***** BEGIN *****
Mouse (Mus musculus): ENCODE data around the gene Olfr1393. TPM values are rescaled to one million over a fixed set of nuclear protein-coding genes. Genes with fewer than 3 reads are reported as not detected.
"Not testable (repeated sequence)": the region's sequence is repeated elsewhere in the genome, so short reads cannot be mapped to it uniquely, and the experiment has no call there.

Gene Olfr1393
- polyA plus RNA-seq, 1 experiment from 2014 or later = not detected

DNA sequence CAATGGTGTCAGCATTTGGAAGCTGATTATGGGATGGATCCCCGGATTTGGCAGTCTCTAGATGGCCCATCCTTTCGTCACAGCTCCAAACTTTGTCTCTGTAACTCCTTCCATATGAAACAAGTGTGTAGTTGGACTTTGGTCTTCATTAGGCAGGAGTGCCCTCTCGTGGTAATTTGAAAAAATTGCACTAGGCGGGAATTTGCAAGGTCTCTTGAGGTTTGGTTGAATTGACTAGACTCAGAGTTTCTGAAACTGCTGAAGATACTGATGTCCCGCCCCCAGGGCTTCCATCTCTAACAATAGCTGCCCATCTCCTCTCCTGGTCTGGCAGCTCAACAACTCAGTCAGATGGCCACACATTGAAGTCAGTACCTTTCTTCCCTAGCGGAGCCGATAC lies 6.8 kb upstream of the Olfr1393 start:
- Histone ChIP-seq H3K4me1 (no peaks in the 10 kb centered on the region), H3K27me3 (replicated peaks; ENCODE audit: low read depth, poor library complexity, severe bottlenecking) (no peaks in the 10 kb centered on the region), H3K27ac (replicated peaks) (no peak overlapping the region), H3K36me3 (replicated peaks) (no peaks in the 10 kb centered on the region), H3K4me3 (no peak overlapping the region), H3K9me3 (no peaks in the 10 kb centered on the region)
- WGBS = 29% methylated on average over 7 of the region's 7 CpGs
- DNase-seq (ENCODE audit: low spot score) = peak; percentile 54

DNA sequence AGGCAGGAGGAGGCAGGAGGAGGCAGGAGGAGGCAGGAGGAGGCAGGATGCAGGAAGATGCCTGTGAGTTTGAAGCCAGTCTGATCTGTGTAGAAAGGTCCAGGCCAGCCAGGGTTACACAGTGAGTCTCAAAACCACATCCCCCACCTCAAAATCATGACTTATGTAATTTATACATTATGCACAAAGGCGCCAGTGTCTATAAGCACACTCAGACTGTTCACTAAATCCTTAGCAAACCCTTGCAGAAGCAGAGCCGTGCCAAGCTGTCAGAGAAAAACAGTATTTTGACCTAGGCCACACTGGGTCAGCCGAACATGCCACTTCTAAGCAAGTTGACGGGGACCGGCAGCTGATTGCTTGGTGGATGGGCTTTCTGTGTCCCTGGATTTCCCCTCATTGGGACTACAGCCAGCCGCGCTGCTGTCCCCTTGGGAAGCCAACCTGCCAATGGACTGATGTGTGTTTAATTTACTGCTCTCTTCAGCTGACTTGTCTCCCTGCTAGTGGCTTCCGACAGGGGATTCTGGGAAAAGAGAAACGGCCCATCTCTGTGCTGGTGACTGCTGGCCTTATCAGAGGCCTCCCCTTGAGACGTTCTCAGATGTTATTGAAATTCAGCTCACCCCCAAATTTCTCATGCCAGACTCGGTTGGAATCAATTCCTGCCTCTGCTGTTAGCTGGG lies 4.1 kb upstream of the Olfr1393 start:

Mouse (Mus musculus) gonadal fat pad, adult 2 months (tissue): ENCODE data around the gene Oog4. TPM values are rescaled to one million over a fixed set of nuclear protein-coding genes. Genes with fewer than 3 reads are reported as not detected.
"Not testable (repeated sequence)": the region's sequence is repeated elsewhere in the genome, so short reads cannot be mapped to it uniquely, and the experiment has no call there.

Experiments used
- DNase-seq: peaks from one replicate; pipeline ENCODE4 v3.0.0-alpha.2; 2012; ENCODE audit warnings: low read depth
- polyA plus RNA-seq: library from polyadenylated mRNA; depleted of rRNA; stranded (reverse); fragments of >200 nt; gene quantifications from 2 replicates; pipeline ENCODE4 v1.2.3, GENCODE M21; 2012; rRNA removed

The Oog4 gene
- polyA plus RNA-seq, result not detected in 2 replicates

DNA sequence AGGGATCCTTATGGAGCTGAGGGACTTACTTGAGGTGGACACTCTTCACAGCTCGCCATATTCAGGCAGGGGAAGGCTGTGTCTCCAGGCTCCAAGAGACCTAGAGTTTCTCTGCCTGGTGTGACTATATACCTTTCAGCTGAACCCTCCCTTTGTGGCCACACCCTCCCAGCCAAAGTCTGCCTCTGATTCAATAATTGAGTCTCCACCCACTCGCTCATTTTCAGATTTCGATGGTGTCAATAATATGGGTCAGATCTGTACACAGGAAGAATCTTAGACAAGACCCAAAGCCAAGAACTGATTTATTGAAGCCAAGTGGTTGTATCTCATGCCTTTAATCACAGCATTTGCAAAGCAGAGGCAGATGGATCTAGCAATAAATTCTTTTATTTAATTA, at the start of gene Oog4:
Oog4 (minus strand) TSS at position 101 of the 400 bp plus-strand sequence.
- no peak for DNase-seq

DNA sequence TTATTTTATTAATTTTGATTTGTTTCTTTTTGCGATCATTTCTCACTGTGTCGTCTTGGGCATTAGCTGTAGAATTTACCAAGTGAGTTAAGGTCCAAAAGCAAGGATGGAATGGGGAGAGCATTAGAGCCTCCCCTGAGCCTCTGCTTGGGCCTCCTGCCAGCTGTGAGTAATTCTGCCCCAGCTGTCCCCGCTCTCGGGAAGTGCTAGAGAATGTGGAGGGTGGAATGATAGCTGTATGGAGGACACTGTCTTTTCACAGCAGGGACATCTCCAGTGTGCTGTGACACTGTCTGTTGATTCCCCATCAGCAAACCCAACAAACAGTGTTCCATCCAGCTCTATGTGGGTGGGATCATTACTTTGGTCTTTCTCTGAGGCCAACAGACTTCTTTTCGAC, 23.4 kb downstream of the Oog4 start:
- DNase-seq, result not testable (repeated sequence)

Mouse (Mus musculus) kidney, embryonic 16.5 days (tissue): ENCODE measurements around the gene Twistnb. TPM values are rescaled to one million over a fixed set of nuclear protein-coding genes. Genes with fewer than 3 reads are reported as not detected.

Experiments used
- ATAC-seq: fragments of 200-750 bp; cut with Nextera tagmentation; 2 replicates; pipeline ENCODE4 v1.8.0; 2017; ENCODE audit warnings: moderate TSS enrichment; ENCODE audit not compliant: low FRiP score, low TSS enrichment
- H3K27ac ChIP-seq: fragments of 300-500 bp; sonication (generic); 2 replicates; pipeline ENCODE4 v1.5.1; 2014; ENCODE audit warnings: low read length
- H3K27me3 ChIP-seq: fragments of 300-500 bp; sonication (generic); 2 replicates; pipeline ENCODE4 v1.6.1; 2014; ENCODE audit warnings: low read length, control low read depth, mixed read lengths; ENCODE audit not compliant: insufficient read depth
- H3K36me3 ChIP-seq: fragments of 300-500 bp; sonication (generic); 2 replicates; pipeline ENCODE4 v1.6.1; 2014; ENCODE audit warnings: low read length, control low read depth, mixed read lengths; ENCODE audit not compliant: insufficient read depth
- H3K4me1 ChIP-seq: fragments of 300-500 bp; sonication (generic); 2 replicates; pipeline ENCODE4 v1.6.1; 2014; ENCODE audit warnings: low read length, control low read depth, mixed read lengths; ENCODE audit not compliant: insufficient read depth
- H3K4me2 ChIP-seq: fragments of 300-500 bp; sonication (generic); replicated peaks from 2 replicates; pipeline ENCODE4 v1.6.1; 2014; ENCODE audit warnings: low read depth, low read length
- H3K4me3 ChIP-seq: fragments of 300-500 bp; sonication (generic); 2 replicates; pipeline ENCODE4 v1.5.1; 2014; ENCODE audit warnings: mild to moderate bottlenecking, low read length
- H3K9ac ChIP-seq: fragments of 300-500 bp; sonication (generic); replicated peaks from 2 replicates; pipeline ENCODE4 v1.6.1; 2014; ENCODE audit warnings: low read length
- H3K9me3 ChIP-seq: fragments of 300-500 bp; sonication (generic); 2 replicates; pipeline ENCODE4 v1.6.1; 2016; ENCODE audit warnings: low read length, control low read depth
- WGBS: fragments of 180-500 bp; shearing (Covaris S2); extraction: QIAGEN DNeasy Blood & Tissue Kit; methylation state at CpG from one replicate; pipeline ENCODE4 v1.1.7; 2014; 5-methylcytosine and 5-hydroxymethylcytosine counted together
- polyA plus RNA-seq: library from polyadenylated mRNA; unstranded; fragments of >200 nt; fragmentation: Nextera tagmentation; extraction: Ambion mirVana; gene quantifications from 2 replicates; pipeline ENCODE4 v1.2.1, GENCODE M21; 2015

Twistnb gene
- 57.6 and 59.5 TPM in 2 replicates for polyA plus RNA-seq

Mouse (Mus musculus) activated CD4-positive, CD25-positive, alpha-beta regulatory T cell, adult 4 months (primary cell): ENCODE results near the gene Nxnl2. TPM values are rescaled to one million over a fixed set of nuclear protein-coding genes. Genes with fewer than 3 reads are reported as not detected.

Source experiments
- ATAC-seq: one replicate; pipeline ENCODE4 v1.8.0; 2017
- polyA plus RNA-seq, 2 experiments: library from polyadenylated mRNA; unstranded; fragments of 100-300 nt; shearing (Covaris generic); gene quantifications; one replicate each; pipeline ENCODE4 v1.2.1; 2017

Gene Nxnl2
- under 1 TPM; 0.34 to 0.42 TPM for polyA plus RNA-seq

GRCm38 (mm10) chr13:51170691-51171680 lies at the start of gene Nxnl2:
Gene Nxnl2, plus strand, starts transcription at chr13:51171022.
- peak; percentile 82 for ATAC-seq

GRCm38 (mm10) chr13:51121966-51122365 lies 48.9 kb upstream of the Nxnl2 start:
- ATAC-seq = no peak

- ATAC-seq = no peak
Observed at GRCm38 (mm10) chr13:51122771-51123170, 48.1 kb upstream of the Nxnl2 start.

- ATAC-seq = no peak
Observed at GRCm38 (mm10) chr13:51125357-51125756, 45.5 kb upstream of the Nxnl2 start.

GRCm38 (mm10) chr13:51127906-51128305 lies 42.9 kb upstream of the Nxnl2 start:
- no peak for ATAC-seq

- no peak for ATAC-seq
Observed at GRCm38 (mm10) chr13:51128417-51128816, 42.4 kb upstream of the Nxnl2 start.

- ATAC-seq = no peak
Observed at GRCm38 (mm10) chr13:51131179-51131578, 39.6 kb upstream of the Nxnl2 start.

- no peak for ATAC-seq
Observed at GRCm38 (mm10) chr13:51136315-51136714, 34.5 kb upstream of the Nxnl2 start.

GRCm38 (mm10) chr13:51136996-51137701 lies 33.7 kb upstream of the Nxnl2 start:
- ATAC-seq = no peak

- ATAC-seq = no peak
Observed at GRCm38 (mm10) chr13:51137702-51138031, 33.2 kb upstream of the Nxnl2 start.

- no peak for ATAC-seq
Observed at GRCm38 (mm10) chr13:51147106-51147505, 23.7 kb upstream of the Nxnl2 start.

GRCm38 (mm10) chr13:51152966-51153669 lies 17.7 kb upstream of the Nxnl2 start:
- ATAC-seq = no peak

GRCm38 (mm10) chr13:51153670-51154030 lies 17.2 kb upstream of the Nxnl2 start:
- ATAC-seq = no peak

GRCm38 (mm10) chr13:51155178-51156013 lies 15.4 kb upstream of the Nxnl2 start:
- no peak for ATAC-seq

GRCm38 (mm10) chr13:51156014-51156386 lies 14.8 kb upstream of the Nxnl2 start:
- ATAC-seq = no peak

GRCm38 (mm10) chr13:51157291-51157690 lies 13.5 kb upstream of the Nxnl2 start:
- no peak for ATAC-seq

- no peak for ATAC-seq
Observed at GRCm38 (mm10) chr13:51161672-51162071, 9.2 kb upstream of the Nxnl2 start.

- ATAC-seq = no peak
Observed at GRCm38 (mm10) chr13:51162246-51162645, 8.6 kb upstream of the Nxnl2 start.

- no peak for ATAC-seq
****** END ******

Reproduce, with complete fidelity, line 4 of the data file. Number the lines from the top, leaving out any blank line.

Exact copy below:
- polyA plus RNA-seq, 1 experiment from 2014 or later = not detected